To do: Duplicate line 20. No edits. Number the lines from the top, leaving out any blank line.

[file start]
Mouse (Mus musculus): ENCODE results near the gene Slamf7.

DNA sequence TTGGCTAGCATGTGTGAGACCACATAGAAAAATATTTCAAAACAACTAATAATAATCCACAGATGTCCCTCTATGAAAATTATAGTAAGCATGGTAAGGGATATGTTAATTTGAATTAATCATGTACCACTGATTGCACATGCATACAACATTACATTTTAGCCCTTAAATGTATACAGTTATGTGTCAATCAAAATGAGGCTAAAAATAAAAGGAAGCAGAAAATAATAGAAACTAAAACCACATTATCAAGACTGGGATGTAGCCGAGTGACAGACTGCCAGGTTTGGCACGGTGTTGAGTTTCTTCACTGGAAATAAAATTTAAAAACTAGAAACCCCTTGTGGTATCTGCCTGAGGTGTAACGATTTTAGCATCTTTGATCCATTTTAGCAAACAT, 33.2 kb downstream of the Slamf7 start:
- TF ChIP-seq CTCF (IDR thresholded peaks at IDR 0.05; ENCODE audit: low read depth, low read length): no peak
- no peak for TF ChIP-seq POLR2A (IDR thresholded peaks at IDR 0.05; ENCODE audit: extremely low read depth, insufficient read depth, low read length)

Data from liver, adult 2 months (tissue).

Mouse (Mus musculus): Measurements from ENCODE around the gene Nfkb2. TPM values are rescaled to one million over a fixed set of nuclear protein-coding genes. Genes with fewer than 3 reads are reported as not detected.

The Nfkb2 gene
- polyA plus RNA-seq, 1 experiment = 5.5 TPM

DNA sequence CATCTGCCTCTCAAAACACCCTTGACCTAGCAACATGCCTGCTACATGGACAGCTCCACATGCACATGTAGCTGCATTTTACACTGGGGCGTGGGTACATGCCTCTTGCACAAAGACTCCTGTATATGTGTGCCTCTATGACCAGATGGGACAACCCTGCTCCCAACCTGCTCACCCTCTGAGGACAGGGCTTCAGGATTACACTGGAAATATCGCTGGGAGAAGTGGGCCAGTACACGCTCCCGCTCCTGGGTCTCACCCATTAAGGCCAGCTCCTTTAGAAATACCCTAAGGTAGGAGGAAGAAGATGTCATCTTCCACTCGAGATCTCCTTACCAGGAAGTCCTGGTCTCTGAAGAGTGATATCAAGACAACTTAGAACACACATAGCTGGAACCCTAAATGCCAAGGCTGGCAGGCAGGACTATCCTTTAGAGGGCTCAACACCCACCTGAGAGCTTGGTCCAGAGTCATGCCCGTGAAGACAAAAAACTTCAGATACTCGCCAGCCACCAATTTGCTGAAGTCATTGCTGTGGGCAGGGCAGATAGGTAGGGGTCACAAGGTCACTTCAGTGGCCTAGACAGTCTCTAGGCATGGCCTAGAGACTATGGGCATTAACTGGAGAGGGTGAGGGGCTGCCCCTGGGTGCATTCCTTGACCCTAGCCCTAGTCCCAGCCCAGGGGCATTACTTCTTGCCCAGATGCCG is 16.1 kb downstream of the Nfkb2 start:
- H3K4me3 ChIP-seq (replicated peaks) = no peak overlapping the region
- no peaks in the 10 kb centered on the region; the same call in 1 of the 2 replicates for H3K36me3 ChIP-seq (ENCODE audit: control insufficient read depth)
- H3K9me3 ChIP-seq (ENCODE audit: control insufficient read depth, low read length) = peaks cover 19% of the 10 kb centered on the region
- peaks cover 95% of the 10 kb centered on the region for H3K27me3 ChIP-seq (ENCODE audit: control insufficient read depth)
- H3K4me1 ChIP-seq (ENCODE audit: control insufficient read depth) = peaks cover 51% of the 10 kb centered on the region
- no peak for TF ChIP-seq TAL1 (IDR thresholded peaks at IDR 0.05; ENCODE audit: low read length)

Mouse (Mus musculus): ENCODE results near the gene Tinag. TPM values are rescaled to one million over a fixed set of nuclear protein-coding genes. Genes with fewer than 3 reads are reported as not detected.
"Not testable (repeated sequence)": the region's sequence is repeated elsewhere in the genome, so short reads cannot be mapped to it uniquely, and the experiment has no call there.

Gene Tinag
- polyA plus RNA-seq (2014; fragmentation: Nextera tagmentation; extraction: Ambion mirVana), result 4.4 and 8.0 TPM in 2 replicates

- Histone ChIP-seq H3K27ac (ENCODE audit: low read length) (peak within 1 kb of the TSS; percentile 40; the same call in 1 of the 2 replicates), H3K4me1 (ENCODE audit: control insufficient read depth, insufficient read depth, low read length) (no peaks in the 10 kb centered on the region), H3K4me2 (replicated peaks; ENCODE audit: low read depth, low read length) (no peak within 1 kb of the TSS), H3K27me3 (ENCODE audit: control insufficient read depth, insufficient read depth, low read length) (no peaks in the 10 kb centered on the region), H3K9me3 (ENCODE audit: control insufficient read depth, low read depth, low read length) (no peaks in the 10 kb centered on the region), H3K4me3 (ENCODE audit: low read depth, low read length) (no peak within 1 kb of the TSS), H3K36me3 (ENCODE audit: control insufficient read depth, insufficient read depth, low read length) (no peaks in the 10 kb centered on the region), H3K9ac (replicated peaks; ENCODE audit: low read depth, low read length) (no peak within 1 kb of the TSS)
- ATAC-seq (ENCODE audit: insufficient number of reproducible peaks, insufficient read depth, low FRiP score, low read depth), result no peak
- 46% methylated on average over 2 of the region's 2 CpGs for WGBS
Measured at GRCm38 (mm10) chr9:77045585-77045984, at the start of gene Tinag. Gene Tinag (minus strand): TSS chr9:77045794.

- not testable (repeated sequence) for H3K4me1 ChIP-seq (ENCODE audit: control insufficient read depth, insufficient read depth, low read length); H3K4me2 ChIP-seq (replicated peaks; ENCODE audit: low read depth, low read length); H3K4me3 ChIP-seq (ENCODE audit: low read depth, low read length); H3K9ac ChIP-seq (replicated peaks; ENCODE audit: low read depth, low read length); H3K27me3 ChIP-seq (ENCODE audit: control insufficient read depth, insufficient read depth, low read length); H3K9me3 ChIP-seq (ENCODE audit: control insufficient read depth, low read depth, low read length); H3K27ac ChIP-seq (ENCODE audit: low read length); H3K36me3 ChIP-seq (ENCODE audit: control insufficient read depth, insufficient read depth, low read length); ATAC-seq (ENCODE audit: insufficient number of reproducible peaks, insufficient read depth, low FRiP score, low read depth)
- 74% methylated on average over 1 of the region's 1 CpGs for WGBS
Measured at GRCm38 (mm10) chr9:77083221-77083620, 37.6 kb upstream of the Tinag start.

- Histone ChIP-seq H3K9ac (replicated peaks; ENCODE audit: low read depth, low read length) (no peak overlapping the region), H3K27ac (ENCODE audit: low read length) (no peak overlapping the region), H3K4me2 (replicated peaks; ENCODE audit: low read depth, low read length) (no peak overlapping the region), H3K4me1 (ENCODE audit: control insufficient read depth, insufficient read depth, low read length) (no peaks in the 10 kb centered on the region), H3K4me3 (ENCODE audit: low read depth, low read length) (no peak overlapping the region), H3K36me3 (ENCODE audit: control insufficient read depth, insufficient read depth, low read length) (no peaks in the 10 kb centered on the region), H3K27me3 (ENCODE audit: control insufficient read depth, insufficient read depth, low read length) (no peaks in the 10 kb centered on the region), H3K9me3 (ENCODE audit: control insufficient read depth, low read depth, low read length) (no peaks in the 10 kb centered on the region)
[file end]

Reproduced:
- Histone ChIP-seq H3K27ac (ENCODE audit: low read length) (peak within 1 kb of the TSS; percentile 40; the same call in 1 of the 2 replicates), H3K4me1 (ENCODE audit: control insufficient read depth, insufficient read depth, low read length) (no peaks in the 10 kb centered on the region), H3K4me2 (replicated peaks; ENCODE audit: low read depth, low read length) (no peak within 1 kb of the TSS), H3K27me3 (ENCODE audit: control insufficient read depth, insufficient read depth, low read length) (no peaks in the 10 kb centered on the region), H3K9me3 (ENCODE audit: control insufficient read depth, low read depth, low read length) (no peaks in the 10 kb centered on the region), H3K4me3 (ENCODE audit: low read depth, low read length) (no peak within 1 kb of the TSS), H3K36me3 (ENCODE audit: control insufficient read depth, insufficient read depth, low read length) (no peaks in the 10 kb centered on the region), H3K9ac (replicated peaks; ENCODE audit: low read depth, low read length) (no peak within 1 kb of the TSS)